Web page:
• being the only one downstairs on christmas • stepping outside in the early morning when it has just snowed • when its dark and you see snowflakes falling down in the light of a lamppost on the lonely road • that one clear spot in the forest with trees surrounding it • a parked car in a snow/thunderstorm • corn fields with the wind blowing over them • malls when they’re about to close for the night • woods at twilight/dawn • being on a train after midnight • theme parks at night
• winding back roads with rolling fog • seeing “open” signs when its really foggy and cloudy • being in a train that was crowded when you got in and now its quiet, looking at the seats knowing that there were people sitting there moments ago and now they’re gone • hiking trails that have nobody on them • being alone in an elevator for a few minutes • looking down at the forest when you’re standing somewhere high and seeing the top of the trees with fog lingering over them • the ferry about to take off in the middle of the night • tree houses • empty seats on the late night train • 4-6 am on a winter morning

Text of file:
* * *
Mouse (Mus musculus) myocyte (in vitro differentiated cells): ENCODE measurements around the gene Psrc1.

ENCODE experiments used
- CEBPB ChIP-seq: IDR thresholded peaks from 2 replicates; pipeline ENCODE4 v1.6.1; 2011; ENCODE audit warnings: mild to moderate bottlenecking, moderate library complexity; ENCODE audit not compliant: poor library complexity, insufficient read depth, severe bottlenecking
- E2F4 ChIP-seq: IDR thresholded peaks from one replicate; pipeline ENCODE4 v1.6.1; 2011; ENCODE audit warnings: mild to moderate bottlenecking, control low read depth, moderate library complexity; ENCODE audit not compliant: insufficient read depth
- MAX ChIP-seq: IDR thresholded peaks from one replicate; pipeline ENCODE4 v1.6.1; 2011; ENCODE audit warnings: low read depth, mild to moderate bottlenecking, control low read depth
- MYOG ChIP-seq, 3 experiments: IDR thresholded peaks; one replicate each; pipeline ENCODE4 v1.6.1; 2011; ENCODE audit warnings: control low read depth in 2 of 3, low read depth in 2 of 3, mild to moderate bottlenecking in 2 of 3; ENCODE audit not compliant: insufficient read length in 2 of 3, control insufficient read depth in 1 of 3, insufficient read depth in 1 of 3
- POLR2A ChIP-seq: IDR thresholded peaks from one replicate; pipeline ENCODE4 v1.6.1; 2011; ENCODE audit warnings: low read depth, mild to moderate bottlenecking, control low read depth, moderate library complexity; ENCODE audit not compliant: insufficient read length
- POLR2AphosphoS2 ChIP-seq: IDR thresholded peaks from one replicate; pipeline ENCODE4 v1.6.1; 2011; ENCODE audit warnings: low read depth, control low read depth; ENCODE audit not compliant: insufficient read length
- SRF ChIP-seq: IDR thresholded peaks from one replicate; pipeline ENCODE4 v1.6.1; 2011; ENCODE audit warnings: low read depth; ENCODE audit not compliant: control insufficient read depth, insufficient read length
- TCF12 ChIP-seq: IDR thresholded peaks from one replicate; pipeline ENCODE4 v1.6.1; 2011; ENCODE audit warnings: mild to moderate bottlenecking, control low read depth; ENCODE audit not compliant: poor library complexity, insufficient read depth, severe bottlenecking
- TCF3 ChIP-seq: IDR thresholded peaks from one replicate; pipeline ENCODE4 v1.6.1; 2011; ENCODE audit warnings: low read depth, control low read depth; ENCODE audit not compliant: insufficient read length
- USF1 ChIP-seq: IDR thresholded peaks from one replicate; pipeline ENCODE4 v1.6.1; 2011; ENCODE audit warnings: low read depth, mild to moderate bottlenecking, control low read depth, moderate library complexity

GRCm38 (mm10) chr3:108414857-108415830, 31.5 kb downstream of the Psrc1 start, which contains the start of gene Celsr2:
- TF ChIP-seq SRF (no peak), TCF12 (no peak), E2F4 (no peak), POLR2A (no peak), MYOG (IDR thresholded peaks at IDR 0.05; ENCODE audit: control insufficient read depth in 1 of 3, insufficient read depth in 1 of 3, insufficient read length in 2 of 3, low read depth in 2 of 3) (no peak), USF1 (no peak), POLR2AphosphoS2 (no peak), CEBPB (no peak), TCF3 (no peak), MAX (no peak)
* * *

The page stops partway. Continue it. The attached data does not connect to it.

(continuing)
• the clouds/damp coming out of your mouth when its really cold in the morning • stepping out on an unfamiliar metro/train stop • greenhouses that have been left to grow alone • cemeteries in the middle of fields • biking/walking on the main road when its dark without cars • swamps with fog • hotel corridors in the middle of the night • anywhere where you can hear a train whistle in the distance but you can’t see it or know just how far away it is • foggy mornings in a meadow • that flickering streetlight • working offices at midnight
• abandoned amusement parks • mirrors in an airplane bathroom • being alone in a church • empty hotel lobbies • hearing trains off in the distance especially at night • snow falling down in general • being in a place thats supposed to have a lot of people but it doesn’t • long, dark hallways • the middle of a park when its snowing • playgrounds at night • work/school when you’re snowed in • caves • a field of power lines • being in a forest where there are train tracks not knowing if the train may even ever approach • bonfires